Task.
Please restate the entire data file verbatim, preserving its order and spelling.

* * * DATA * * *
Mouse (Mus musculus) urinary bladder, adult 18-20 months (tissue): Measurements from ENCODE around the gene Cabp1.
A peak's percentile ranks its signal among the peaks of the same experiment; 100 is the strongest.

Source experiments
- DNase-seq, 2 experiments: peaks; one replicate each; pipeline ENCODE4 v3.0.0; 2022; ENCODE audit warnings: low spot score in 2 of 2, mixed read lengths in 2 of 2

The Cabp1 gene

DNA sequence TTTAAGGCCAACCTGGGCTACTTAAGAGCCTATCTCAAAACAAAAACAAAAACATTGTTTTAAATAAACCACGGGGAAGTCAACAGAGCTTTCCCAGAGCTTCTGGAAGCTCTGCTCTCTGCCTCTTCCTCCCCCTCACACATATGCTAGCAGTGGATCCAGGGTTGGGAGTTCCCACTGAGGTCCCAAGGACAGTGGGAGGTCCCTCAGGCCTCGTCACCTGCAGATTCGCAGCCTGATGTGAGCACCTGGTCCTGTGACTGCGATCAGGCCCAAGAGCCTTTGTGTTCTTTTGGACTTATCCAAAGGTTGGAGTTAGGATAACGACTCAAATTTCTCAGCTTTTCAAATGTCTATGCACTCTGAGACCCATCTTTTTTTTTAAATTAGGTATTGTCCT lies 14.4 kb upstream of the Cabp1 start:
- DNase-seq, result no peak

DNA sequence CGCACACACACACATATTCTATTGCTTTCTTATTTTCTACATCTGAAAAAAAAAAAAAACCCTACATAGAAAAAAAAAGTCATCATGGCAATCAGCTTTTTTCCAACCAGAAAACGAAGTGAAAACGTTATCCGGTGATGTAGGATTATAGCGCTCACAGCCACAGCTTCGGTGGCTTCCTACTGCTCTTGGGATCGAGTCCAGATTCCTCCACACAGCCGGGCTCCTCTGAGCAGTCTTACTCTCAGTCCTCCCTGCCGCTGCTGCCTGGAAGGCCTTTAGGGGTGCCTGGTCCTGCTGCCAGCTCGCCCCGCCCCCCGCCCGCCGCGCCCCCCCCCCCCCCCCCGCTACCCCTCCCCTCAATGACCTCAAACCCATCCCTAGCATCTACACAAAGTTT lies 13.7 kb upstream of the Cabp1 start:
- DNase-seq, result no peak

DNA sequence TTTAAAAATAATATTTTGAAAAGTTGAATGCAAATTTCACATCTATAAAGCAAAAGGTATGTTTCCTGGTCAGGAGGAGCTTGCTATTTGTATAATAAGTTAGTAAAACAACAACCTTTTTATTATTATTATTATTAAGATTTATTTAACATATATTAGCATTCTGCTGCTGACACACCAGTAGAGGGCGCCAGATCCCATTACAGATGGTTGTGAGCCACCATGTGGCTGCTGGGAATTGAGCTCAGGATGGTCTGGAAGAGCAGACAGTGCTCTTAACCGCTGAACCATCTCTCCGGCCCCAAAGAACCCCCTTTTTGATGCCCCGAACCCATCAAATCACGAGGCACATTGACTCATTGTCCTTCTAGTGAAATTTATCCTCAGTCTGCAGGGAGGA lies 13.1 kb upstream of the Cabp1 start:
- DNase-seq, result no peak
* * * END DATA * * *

Mouse (Mus musculus) urinary bladder, adult 18-20 months (tissue): Measurements from ENCODE around the gene Cabp1.
A peak's percentile ranks its signal among the peaks of the same experiment; 100 is the strongest.

Source experiments
- DNase-seq, 2 experiments: peaks; one replicate each; pipeline ENCODE4 v3.0.0; 2022; ENCODE audit warnings: low spot score in 2 of 2, mixed read lengths in 2 of 2

The Cabp1 gene

DNA sequence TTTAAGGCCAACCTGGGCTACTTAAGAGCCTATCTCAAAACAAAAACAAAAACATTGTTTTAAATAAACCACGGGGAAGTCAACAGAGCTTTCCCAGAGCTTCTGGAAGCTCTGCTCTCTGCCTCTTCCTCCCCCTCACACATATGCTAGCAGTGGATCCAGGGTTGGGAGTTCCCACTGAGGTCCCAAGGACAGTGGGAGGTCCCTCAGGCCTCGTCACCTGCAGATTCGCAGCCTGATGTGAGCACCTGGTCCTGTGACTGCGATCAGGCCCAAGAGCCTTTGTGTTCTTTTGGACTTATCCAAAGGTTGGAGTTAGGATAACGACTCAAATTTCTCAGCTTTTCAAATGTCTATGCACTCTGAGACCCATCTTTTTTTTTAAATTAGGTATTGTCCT lies 14.4 kb upstream of the Cabp1 start:
- DNase-seq, result no peak

DNA sequence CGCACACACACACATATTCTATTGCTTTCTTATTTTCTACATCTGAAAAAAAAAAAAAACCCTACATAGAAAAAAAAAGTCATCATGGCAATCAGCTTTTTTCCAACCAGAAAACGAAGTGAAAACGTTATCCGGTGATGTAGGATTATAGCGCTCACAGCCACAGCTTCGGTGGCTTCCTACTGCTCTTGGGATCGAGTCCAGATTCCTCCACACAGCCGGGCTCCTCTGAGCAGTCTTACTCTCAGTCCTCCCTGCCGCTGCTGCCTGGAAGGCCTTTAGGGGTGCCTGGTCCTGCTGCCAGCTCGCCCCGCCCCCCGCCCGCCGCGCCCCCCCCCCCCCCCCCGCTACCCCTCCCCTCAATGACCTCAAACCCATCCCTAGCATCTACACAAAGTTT lies 13.7 kb upstream of the Cabp1 start:
- DNase-seq, result no peak

DNA sequence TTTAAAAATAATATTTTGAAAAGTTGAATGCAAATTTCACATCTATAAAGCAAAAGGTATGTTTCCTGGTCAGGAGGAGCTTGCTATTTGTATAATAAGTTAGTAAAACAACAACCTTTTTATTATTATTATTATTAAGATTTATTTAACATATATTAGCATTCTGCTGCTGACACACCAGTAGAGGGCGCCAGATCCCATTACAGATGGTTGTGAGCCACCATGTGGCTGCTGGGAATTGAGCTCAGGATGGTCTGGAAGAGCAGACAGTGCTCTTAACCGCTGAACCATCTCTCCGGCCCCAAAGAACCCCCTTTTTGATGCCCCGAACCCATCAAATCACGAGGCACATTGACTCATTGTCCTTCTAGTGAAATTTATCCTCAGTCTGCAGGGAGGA lies 13.1 kb upstream of the Cabp1 start:
- DNase-seq, result no peak